So beautiful and yet so poisonous - These garden plants are poisonous for your dog

William Walker poisonous plants

You can't tell by looking at them, but countless plants and flowers that are blooming now are poisonous to dogs. And they are everywhere, in nature, as well as in your own garden. Summer walking can become a gauntlet, and your dog would do well to keep his nose, and especially his snout, out of nature. Not always easy, because the scent of some plants and flowers is beguiling and virtually invites a taste. Especially curious dog puppies tend to try out everything possible. And that works best if you nibble on it or take the part of desire right into your mouth. That's why you shouldn't let a puppy run around unsupervised and keep it busy. A tired little daredevil is more likely not to get the idea of wanting to redesign the garden.

The most common symptoms of poisoning of your four-legged friend

  • Mucous membrane irritation in the mouth and throat
  • Stomach and intestinal inflammation
  • vomiting
  • Increased salivation
  • Decreasing pulse as well as slowed heart activity but just as well a racing pulse
  • convulsions
  • Symptoms of paralysis and possible respiratory arrest

If there are symptoms that indicate dog poisoning, the veterinarian should be consulted immediately

So should your furry sweetheart suffer from one or even more of these indicators, that means for you: Just do not mess around for a long time yourself or wait for improvement, but as soon as possible visit the vet. If you know which plant or flower your faithful friend is so fond of that he absolutely had to eat it, the veterinarian can immediately initiate countermeasures. And also otherwise he has some things in his therapy treasure that can save your dog and bring him back on his feet.

Attention - these plants are dangerous for your dog

There are about 70 plants that can be dangerous to your pet. The most poisonous among them is the blue monkshood. Its main flowering period is from July to August. All parts - roots, stems, leaves and flowers are toxic. Even the smallest amounts in the milligram range can be life-threatening for animals, but also for humans. Belladonna, which grows mainly in deciduous and mixed forests, is just as nasty to quadrupeds and bipeds. From June to September, it forms berries one to two centimeters in size. The tricky thing is that the fruits have a delicious sweet taste. Already three to four berries can kill dogs.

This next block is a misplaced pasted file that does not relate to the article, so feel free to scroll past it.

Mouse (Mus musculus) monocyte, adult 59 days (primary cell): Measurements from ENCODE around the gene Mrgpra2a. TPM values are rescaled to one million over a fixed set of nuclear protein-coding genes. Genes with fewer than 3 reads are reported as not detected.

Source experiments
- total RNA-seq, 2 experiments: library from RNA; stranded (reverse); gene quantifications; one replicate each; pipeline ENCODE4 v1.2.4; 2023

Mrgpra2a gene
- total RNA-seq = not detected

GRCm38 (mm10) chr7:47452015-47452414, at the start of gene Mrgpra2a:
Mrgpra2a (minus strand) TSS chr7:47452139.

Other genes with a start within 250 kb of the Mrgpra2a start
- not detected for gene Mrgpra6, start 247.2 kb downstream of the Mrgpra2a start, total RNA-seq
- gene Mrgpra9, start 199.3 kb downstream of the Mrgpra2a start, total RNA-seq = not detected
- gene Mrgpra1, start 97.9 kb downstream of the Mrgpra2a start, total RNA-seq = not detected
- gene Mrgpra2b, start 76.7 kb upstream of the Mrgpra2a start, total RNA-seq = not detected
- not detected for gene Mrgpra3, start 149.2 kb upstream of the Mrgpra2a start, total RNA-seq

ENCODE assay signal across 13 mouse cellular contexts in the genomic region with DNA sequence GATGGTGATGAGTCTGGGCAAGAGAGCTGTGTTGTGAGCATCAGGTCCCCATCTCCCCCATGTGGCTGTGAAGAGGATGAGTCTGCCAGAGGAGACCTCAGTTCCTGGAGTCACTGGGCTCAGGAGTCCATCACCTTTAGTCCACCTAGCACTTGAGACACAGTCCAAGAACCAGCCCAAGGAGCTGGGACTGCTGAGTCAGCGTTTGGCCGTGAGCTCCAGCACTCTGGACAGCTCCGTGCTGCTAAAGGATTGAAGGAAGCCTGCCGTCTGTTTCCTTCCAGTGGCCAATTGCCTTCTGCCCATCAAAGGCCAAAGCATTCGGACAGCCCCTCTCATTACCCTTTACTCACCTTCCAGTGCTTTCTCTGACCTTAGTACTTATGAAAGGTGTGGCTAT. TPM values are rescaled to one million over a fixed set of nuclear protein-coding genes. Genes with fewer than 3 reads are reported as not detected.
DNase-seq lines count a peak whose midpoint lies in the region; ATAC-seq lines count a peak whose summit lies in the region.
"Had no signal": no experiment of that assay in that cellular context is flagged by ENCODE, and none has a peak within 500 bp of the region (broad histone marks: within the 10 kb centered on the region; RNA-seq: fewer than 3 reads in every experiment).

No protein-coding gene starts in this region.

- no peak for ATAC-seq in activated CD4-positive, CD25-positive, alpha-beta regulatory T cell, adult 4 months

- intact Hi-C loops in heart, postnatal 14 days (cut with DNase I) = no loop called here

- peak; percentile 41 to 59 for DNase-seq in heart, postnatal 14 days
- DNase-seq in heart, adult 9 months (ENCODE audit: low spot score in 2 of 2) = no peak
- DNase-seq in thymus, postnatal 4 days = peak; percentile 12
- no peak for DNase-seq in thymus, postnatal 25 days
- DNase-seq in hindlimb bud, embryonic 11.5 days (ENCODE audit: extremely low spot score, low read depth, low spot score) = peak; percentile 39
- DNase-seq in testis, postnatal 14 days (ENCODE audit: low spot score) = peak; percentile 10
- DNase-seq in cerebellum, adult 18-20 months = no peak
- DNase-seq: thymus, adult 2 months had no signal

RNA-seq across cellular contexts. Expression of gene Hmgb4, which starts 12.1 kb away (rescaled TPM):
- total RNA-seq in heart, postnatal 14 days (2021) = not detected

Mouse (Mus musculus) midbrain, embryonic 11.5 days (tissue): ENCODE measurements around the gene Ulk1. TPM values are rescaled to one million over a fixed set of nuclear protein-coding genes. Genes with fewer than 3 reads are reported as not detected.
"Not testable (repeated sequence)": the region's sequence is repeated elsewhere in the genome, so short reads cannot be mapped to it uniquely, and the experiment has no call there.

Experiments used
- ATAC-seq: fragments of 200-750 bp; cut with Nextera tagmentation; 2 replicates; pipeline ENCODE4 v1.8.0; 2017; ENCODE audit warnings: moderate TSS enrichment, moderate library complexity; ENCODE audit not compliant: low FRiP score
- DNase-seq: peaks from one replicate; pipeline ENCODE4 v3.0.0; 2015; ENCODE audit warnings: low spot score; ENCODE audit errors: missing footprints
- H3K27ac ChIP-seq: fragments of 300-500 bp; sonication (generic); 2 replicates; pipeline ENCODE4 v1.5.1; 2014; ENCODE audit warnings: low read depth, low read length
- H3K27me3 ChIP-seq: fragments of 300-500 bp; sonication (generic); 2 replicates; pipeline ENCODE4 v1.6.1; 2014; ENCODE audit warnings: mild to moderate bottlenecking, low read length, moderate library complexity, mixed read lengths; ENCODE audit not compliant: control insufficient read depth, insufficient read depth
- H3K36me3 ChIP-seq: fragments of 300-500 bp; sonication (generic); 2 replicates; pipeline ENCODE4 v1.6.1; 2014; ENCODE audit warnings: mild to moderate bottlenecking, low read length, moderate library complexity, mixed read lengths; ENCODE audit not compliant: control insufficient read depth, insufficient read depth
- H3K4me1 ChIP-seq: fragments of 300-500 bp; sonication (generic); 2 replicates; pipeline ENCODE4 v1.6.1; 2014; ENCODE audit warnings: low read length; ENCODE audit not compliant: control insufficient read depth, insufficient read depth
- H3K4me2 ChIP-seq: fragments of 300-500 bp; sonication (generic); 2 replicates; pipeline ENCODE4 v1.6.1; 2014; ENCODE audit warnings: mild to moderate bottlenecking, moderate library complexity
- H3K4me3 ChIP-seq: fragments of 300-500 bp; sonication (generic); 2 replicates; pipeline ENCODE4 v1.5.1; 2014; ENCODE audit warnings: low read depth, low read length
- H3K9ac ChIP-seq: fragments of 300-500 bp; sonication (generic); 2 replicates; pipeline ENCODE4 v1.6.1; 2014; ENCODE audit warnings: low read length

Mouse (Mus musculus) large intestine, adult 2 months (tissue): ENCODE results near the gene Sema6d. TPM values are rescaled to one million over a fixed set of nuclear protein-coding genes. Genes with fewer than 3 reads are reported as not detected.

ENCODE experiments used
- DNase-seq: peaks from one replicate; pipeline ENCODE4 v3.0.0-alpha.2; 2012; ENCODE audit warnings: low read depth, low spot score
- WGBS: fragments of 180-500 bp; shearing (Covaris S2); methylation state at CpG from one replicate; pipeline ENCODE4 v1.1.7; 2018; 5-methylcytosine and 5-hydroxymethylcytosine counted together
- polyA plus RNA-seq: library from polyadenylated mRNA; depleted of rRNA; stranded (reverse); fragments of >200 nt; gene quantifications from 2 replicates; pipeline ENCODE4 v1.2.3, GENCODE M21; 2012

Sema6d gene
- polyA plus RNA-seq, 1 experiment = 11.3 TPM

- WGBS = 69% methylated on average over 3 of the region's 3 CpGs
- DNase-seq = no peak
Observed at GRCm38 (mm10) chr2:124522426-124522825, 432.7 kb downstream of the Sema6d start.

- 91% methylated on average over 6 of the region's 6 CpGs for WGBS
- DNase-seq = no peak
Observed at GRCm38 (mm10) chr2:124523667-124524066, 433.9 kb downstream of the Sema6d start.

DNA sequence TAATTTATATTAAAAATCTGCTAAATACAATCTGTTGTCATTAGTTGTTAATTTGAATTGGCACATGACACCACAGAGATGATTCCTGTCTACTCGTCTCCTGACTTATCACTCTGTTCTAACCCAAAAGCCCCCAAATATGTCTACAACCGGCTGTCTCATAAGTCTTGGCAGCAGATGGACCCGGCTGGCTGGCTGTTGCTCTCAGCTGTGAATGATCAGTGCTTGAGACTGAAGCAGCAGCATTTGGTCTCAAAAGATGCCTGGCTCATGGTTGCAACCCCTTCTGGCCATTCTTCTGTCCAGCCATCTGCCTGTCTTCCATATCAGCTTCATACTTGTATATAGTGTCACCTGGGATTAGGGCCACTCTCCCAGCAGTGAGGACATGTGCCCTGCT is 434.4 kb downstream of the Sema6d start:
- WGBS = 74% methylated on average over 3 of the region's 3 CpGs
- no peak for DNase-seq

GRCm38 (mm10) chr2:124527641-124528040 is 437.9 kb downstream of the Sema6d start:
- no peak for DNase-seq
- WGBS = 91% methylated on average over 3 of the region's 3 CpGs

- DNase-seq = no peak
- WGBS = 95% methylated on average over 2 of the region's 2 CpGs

The beautiful angel's trumpet, which shows its splendor in many gardens, is also highly toxic. All parts of the plant contain the alkaloids, scopolamine, hyoscyamine as well as atropine, which are very toxic for dogs and humans. It is not for nothing that the plant is also called poison apple. Rhododendrons meet us everywhere, they exist in countless Artenn and they all have one thing in common: The plant can lead to massive poisoning in dogs. The poisonous substance andromedotoxin, but is only in the leaves and flowers of the plant.

Other poisonous plants that are in season now include: Alpine rose, foxglove, autumn crocus, oleander, boxwood, ivy (though only the berries), cherry laurel, and hydrangea.

To prevent your garden from becoming a toxic trap for your furry nose, you'd better take a look at what's growing in it. And when you go for a walk, you'd better not let your darling get too far out of sight. From a distance, you can enjoy the summer flowers together to the fullest.

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